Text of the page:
The nice thing about our Manifesto is that it allows us to cheerfully jump from the horrors of WWII weapons of terror to light-hearted reviews of science fiction anthologies without batting an eyelash. Perhaps the move we are making today is conceptually much smaller (although, admittedly, the last time we discussed films we went on and on about crazy Russians), but it does take us back to somewhat darker themes.
Film noir has often been analyzed from an aesthetic standpoint, and with good reason. The darkness and visual cues (such as venetian blind lighting) are signature moves. But today, in analyzing a film that is often credited with creating the noir look, we’re going to be contrary and look at the characters, a sordid little bunch.
Let’s begin by saying that 1944’s Double Indemnity is a film with a bunch of unforgettable scenes and plot devices – perhaps the most memorable of which is the dictation of the story into a recording device by the main character. Having said that, it’s not actually an enjoyable film. One doesn’t watch this one with the same pleasure as, say, The Maltese Falcon. Though the characters are equally down-on-their luck, and often just as self-serving as the ones surrounding Sam Spade, they don’t have that touch of black humor or dogged streak of hidden nobility.
What I applaud most is that they managed to get it past the Hays code – even if they had to make some compromises (notably the size of Barbara Stanwick’s towel)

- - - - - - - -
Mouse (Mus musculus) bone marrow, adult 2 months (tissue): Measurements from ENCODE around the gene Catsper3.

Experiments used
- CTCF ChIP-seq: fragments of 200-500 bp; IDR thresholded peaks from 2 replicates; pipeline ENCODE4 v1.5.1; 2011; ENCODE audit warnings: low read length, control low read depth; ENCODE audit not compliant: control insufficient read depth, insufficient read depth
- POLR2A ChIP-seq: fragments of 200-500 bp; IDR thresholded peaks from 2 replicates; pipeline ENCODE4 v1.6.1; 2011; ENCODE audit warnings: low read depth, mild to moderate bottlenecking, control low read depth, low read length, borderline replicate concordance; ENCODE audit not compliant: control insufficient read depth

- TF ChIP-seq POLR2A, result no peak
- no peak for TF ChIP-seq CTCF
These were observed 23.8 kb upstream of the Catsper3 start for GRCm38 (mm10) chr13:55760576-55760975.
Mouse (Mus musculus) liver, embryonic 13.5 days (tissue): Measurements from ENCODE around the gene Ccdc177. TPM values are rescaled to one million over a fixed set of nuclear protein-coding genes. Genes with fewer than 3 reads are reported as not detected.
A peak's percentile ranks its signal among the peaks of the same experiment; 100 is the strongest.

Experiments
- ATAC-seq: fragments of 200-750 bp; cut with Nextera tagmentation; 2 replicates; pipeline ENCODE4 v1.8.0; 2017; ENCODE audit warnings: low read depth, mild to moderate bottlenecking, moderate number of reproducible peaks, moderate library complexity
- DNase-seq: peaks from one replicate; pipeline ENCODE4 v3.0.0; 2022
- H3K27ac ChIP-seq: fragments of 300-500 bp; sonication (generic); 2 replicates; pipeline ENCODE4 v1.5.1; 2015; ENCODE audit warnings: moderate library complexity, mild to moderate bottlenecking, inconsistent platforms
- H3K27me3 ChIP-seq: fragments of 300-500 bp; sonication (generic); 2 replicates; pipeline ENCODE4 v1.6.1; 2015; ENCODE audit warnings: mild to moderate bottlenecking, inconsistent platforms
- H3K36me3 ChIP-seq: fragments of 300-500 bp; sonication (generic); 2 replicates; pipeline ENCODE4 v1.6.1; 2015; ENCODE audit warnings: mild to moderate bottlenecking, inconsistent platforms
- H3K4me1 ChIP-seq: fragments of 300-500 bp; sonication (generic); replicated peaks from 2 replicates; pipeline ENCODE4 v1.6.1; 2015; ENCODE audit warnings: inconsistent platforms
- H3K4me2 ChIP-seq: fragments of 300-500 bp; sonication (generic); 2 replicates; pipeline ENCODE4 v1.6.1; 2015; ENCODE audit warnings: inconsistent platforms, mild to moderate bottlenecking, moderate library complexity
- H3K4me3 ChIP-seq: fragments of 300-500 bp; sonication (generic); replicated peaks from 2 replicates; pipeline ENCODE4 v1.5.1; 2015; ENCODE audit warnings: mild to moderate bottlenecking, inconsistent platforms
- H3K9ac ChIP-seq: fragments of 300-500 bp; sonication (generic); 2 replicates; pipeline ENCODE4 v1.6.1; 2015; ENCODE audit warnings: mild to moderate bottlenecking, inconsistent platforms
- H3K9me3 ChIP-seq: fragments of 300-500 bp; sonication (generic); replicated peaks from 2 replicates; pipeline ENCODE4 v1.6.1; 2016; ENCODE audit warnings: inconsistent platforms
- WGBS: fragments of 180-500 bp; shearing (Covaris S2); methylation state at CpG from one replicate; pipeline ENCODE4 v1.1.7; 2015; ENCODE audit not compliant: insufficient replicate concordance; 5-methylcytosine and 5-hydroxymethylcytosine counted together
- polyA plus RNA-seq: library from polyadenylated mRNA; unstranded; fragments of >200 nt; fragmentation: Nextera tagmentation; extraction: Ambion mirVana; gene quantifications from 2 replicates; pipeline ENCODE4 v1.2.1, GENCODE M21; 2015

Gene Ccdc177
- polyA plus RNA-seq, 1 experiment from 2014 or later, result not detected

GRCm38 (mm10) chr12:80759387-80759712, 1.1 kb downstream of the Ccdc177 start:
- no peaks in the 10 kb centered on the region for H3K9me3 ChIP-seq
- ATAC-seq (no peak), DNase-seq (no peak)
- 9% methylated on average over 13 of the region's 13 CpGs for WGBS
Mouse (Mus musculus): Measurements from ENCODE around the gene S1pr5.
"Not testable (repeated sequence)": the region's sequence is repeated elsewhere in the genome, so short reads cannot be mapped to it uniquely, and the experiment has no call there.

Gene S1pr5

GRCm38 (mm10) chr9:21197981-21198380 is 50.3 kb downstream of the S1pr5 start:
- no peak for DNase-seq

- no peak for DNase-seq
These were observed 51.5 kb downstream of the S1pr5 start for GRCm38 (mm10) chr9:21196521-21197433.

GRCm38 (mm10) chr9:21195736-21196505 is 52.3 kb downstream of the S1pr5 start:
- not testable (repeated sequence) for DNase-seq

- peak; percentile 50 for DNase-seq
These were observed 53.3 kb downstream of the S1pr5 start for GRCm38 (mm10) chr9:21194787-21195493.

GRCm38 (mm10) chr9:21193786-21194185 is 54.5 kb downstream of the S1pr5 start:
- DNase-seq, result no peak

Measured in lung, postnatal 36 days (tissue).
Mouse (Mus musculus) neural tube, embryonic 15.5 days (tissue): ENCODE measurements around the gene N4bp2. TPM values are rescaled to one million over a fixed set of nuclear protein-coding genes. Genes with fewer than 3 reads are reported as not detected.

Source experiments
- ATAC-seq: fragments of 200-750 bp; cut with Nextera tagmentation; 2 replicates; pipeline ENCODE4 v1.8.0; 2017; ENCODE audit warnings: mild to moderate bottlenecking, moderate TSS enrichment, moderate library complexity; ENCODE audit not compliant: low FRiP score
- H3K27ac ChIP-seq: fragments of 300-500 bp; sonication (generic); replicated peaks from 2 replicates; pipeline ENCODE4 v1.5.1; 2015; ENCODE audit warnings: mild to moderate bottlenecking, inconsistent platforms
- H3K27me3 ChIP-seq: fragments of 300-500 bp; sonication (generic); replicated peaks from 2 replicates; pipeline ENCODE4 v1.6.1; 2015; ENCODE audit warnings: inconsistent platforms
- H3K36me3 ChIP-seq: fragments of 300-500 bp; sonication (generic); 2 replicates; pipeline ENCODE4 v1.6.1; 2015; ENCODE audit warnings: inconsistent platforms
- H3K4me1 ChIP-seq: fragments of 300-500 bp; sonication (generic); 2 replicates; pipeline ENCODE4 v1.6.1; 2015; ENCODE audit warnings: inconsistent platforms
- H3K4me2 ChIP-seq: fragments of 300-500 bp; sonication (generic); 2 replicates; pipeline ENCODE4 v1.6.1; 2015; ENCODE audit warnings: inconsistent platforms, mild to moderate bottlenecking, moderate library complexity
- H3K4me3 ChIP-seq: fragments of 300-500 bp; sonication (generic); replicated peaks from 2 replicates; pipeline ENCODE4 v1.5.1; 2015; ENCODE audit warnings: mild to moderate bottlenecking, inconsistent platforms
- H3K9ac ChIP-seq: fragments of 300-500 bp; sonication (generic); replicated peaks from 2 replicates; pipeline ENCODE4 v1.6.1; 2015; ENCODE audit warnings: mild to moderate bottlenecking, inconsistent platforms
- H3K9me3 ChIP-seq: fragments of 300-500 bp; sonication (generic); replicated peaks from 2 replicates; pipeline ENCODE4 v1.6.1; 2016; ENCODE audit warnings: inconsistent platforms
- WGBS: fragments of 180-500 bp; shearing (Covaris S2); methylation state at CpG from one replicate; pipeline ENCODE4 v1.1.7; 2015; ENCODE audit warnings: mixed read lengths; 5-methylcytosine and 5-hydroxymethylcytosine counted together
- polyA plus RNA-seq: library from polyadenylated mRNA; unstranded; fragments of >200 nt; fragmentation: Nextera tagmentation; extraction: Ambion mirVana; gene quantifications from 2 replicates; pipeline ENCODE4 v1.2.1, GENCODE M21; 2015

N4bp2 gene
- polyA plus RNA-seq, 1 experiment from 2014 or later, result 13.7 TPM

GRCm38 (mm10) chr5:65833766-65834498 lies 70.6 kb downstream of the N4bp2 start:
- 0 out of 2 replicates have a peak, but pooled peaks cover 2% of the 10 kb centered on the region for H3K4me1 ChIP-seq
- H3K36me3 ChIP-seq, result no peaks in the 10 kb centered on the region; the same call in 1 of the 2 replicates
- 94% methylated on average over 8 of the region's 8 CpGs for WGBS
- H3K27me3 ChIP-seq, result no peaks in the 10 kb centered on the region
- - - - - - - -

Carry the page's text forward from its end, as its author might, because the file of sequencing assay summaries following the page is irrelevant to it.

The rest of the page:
Despite not being enjoyable, that’s probably what has made this film so respected even seventy years later. Think back to 1944. There was a war on. The public was thinking of heroism, of sacrifice – and so many films of the time reflected that. The ones that didn’t at least attempted to give the audience some sense of humanity’s redeeming qualities… and along comes Billy Wilder with an unflinching look at the seamier side of human nature.
This is a film where the main character is a heel, where the girl is worse than he is, and where even the supposedly pure younger woman’s innocence and decency can very easily be called into question by cynical viewers. It looks at the real world, a world in which Sam Spade is as likely as a flock of flying unicorns.
It moves along at a decent clip, piling intrigue upon intrigue until, by a commodius vicus of recirculation, we are back where we started, but we now know why the man is dictating into the machine.
It works, it’s powerful, it’s much more true to life than most of the hardboiled genre… but you won’t like it as much. On a scale of one to five, we give it three Schlemmons.*
*For an explanation of the Schlemmon system, see here… now we just need to get someone to create a Schlemmon icon for us.